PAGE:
"Its discoverers say this is the first known country resort belonging to Maya royalty."
Salvage operations in structure S6-10, one of the two pyramids at Bejucal.
(Photo: Photo by T. Garrison; courtesy of PAEZ.)
On a secluded hilltop in the Guatemalan jungle, archaeologists have discovered a rural pleasure palace enjoyed by Maya kings more than a thousand years ago.
The lofty site included not only an apparent luxury residence but also two pyramids, one of them more than 30 feet high. Inscriptions on stone monuments link the complex to a Maya king the researchers call Great Fish-Dog Turtle, who ruled his kingdom from a city five miles away.
Its discoverers say this is the first known country resort belonging to Maya royalty. Archaeologists have found other Maya rural retreats, but none of them show the same clear signs of having been a playground of kings. Though the spot may have had other functions, it would have enticed monarchs with good hunting and possibly a more refreshing climate than the capital below.
“Lying in a hammock in your courtyard on a mountaintop, being fanned by servants, perhaps is more pleasant at certain times of year than life in your (city) palace,” says Susan Toby Evans of Pennsylvania State University, who wasn’t involved in the discovery.
But the site, known as Bejucal, was not always about relaxation. Long before it was a place to get away from it all, it was a sacred center dotted with temples, the researchers report in the Journal of Field Archaeology. At one temple, a sacrificed baby was buried, a Maya ritual for consecrating a holy space, says Thomas Garrison of the University of Southern California, who led the Bejucal excavations.
Over centuries, a grand palace complex took shape atop the temples. In the end, Bejucal included two courtyards, each bordered by a pyramid and residential rooms. The ruins of one palace held bits of ceramic painted with colorful designs associated with royalty, objects fit for a king’s household.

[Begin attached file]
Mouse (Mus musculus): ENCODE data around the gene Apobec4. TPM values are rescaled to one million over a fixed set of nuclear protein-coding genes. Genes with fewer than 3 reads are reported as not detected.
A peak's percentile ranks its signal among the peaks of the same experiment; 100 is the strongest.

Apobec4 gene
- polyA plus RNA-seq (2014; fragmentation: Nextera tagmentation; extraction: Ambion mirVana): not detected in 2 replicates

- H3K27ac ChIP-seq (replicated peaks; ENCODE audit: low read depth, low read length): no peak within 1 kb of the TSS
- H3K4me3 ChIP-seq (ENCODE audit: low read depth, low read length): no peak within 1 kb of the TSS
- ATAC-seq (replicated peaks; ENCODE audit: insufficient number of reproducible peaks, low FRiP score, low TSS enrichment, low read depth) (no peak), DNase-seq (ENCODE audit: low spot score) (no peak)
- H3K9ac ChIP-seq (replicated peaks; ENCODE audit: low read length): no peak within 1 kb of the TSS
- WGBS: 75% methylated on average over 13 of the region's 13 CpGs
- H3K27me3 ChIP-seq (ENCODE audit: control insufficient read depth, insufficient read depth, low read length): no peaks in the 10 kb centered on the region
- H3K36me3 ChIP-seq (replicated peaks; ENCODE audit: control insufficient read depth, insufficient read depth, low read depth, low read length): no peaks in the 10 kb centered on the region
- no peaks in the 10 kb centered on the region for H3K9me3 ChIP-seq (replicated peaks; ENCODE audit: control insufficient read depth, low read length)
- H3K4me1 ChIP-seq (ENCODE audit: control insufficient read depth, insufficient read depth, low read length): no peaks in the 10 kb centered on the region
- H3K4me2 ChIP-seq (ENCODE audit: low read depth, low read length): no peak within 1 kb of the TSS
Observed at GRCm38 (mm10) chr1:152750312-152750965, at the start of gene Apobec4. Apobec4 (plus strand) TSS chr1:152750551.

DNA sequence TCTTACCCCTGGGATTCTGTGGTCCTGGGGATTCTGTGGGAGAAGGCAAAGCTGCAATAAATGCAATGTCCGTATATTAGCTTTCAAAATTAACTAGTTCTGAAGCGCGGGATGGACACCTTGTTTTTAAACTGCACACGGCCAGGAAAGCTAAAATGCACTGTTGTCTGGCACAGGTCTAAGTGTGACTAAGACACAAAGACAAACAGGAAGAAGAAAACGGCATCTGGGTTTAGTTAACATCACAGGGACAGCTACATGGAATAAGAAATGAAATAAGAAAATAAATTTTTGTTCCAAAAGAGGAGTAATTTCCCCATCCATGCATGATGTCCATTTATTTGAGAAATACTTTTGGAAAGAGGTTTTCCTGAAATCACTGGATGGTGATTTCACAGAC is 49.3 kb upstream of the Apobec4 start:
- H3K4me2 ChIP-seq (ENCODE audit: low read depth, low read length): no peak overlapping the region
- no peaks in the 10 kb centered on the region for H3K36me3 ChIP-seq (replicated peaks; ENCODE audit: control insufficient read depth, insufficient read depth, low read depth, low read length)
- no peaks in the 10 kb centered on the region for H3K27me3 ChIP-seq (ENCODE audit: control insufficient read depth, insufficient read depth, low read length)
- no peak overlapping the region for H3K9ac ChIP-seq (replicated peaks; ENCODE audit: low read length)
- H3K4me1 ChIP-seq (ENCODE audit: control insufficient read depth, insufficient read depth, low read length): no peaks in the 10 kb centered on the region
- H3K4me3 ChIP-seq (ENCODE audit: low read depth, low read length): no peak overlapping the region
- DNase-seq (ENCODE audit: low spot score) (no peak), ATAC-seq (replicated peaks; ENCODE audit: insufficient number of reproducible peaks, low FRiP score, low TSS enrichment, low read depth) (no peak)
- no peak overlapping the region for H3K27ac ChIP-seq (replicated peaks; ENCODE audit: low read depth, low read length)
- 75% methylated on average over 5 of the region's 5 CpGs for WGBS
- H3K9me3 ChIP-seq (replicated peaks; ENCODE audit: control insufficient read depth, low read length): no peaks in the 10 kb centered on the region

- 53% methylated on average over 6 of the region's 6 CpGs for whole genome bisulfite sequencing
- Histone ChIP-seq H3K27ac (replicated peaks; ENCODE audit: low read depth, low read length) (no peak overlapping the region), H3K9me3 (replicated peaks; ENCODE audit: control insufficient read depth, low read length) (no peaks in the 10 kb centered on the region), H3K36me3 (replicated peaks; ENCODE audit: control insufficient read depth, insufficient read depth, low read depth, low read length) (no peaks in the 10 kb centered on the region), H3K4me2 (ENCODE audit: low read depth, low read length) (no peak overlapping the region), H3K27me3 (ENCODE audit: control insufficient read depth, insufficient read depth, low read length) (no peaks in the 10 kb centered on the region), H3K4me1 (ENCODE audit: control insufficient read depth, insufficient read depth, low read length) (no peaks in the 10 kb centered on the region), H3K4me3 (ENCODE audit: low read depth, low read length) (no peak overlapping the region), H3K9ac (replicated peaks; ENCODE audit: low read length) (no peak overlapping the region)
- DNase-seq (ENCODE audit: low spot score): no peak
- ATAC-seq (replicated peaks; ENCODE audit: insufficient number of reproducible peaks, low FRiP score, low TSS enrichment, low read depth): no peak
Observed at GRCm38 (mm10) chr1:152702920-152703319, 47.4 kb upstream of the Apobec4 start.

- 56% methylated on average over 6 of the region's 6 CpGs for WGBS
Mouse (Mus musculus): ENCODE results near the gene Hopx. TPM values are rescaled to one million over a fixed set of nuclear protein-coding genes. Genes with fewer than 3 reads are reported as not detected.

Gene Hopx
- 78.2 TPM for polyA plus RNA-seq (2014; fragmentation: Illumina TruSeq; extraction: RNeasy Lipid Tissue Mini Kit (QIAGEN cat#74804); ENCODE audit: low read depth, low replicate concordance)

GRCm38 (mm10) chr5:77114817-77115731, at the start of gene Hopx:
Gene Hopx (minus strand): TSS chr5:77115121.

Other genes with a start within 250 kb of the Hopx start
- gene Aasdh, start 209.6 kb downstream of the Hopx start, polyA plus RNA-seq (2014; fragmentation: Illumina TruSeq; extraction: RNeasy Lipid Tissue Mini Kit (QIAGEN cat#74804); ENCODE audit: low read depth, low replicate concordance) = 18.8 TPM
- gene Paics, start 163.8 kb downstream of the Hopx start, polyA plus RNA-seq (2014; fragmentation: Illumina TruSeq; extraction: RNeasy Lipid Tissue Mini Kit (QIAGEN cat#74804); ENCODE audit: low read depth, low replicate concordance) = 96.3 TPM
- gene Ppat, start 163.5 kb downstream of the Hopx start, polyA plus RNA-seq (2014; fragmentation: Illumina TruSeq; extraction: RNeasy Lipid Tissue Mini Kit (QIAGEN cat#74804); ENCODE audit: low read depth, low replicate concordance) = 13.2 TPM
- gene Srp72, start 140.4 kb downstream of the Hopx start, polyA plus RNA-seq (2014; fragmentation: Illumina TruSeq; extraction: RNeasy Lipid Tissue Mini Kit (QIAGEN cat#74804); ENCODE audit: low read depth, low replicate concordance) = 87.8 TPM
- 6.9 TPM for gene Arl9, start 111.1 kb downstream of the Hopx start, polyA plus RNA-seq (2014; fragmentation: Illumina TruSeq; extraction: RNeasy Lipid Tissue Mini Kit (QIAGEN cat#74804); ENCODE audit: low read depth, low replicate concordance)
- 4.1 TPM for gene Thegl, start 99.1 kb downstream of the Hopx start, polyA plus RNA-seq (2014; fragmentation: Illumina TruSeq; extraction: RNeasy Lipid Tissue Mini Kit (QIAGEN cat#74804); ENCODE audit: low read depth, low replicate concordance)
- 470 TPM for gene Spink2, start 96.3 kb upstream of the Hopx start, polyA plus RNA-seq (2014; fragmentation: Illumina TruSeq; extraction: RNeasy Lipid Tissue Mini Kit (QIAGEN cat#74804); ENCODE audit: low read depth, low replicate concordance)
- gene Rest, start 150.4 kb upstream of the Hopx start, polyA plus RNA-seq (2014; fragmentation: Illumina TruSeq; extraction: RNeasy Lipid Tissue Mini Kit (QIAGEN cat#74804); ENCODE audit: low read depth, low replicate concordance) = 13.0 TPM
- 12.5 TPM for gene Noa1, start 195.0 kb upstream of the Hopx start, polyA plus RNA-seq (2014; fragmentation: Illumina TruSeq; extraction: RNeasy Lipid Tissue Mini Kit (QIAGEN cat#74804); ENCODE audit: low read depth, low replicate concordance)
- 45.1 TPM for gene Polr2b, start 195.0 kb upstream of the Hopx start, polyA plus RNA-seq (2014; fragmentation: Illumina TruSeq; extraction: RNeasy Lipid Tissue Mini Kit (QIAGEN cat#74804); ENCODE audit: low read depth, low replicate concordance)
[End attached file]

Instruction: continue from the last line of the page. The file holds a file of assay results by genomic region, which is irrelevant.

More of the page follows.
Perhaps the greatest mystery is a massive stone tomb, built between 350 and 450 AD beneath the bigger of the two pyramids. Two stone stelae, or monuments, stood outside the tomb, though they’ve since been removed for safekeeping. Mayan hieroglyphics on one stela refer to a ruler who took the throne of a kingdom called El Zotz in 381. That ruler, the researchers say, was Great Fish-Dog Turtle. Near the tomb was a sacred offering – seashells, bits of jade, a headless bird. Clearly someone important had been buried there, perhaps a king’s son, perhaps Great Fish-Dog Turtle himself.
Unfortunately the tomb’s occupant will probably never be identified. Looters long ago rampaged through the tomb, which would’ve “been full of the treasures of the kingdom,” says Stephen Houston of Brown University, who also investigated Bejucal. “The looting here is of an intensity I’ve not seen elsewhere, which must’ve meant they were finding things.”
The interpretation of the site as a royal retreat is plausible, Gyles Iannone of Canada’s Trent University, who wasn’t part of the research, says via email. The Maya transformed other ceremonial sites into pragmatic facilities, such as farms, so Bejucal’s transformation isn’t totally surprising, he says, but he’d like more evidence that Bejucal was a pleasure palace.
Excavating at Bejucal is arduous and risky. Some of the ruins are so riddled with looters’ tunnels that they are too dangerous to explore. Those very tunnels allowed the researchers to examine the many layers of history at the site, but the researchers would’ve much rather had an intact site.
The looting of the tomb “is particularly distressing,” Garrison says via email. “Now we cannot ever confirm who was actually buried there. Was it the guy on the stelae? Was it a guy at all, or instead a queen? This will never be known.”